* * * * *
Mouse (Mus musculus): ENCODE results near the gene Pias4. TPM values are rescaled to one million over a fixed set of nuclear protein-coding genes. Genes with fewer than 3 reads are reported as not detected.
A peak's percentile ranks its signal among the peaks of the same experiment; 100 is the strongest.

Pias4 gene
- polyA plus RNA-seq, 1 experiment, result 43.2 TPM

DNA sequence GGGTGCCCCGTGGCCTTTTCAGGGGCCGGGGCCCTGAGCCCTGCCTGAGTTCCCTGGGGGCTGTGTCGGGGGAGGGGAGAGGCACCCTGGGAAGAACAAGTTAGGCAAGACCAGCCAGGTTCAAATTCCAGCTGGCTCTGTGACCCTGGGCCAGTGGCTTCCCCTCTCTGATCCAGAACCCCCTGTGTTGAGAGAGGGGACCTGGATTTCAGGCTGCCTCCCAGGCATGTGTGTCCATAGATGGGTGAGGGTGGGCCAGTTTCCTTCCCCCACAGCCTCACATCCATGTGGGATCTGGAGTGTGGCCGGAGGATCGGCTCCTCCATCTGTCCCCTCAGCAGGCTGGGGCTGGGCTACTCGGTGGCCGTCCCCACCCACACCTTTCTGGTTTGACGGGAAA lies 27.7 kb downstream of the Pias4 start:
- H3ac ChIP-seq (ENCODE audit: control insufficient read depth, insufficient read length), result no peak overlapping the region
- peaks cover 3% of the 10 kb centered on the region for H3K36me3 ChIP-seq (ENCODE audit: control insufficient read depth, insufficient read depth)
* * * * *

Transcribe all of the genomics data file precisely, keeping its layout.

Mouse (Mus musculus): ENCODE results near the gene Pias4. TPM values are rescaled to one million over a fixed set of nuclear protein-coding genes. Genes with fewer than 3 reads are reported as not detected.
A peak's percentile ranks its signal among the peaks of the same experiment; 100 is the strongest.

Pias4 gene
- polyA plus RNA-seq, 1 experiment, result 43.2 TPM

DNA sequence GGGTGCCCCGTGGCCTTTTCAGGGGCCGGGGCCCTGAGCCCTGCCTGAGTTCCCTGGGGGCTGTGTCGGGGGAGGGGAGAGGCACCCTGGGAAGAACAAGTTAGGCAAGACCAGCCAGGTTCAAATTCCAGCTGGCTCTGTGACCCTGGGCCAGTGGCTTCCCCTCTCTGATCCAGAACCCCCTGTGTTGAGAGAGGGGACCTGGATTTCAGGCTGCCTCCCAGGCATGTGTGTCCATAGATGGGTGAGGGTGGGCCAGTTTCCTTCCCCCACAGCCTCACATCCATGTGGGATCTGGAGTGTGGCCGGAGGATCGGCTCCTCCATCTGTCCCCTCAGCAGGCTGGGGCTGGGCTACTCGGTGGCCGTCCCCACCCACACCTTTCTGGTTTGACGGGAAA lies 27.7 kb downstream of the Pias4 start:
- H3ac ChIP-seq (ENCODE audit: control insufficient read depth, insufficient read length), result no peak overlapping the region
- peaks cover 3% of the 10 kb centered on the region for H3K36me3 ChIP-seq (ENCODE audit: control insufficient read depth, insufficient read depth)